These two works of art will be brought together on Saturday at The Phillips Collection in Washington, D.C., along with others that showcase Van Gogh's habit of creating what he called "repetitions." They're variations on a theme, in one case as many as nine paintings or drawing of the same subject.

I learned of the exhibit by reading Henry Adams' article, "Seeing Double: Van Gogh the Tweaker," in last Sunday's New York Times. In writing about the two "Menders" paintings, Adams reports the differences between them and explains which one was created first and how we know. He also notes the tendency for some "overly vigilant scholars" to suspect that some of Van Gogh's copies were fakes.

Van Gogh's repetitions are not fakes — nor, I don't think, are they best called "copies." As the Phillips exhibit underscores, they are better understood as a vital expression of Van Gogh's artistic process. In letters to his brother Theo, Adams tells us, Vincent communicated that he "viewed the repetitions as an opportunity to improve and clarify his initial composition."

At first, I concluded that what Van Gogh did with his repetitions was actually not all that extraordinary. To reach an accomplished level with some skill requires anyone to put in intensive hours of trial and error, success and failure. Musicians practice for hours a day; writers endlessly revise the pages they produce. But then I realized that Van Gogh's repetitions are not really about practice in the conventional sense. They're about looking at one's finished, visible-to-the-public product and deciding to do it again, almost the same, but not quite.

Maybe there's a cool life lesson here for all of us in our day to day lives. It's tempting to be highly self-critical once we ourselves have created something. We may scrutinize the final product intently. We may ask: is it good, bad or merely mediocre? We may wonder: why can't I get things right the first time? We could instead, though, embrace and take delight in an iterative process.

Think of what we do in the kitchen. We find a recipe for a fine pasta dinner, make it one night with this kind of tomato sauce and another night with that kind, tweaking the quantity and ratio of spices, the type and tang of tomatoes. Best of all is when we do this not only for the sake of our taste buds, but also for the in-the-kitchen fun of experimenting and sharing the results.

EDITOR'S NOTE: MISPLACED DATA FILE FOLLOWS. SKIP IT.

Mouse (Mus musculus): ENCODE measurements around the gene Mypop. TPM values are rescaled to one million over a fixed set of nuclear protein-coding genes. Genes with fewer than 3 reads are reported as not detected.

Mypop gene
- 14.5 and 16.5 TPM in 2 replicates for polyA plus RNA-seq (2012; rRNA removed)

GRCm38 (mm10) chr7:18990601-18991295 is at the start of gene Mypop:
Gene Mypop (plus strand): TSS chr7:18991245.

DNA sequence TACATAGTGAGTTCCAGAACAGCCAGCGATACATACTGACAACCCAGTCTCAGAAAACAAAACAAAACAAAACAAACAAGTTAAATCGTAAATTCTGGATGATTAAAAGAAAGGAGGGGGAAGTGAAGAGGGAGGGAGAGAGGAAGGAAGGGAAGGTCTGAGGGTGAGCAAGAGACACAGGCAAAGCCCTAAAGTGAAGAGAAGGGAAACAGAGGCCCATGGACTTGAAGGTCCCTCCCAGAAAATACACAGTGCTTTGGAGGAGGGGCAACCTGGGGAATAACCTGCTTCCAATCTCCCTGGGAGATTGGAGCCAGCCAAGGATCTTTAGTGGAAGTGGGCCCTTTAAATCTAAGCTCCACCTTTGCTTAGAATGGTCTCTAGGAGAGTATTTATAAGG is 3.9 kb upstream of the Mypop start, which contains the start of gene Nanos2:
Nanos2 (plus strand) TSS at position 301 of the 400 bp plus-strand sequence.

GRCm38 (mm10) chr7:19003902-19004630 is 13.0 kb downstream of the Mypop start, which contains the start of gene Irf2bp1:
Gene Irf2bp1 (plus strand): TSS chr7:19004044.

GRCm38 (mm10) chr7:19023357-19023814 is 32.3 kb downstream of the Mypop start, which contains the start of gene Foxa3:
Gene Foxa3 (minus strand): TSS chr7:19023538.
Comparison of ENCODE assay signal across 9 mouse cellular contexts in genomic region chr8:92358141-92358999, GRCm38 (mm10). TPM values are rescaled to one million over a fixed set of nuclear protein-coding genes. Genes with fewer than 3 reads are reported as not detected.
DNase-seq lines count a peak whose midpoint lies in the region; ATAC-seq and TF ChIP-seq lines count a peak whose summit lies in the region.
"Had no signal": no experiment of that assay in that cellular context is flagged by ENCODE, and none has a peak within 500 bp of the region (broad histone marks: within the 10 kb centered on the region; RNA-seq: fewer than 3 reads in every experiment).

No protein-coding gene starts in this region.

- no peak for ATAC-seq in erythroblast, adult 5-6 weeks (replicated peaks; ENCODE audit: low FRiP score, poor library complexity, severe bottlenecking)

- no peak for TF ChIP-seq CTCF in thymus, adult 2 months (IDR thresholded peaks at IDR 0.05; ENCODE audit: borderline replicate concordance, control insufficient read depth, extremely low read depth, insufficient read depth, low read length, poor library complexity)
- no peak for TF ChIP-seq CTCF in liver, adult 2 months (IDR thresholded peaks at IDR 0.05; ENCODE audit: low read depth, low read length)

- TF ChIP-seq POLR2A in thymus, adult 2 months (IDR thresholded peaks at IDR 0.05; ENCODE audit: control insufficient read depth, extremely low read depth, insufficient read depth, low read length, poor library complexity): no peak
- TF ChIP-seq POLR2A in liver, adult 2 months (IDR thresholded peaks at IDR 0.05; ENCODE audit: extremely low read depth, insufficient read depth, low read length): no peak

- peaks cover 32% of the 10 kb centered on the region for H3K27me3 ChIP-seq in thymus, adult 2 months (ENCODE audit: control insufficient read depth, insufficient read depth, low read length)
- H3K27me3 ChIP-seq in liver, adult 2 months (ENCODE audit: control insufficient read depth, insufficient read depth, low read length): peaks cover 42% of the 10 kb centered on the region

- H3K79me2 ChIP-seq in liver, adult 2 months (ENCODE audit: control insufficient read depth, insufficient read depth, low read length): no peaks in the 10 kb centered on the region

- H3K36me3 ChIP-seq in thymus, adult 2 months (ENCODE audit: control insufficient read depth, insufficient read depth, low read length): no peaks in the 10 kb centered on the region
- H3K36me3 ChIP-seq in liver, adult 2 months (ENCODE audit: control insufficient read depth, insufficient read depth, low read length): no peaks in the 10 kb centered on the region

Gathering with friends to make music or dance, we may play again certain pieces, trace the same paths again with our bodies, over and over, but with slight variations each time. This shared exploration can become a way to create together fresh material as we go along.

Finished pieces of writing may also be reworked. In my writing-intensive science courses, where an assignment might be to respond in an essay to some peer-reviewed article or book, I find that many students expect that their first try is good enough. "I worked hard," they might say. "And I like the result." I ask them to think differently. When I require revisions in their "completed" work, it's not only to correct the grammar or fix scientific errors. It's also to issue an invitation: move those words around, reshape those sentences! Then you can appreciate what happens when a new mosaic of meaning emerges from the previous one.

The Phillips' celebration of Van Gogh's repetitions, beginning this weekend, is a catalyst for reflection. The expression of our own creativity needn't be all about intense striving to turn out a perfect, finished-forever product. Much of the joy is in seeing that what we make today becomes a basis for new things tomorrow.

Barbara's most recent book is How Animals Grieve. You can up with what she is thinking on Twitter: @bjkingape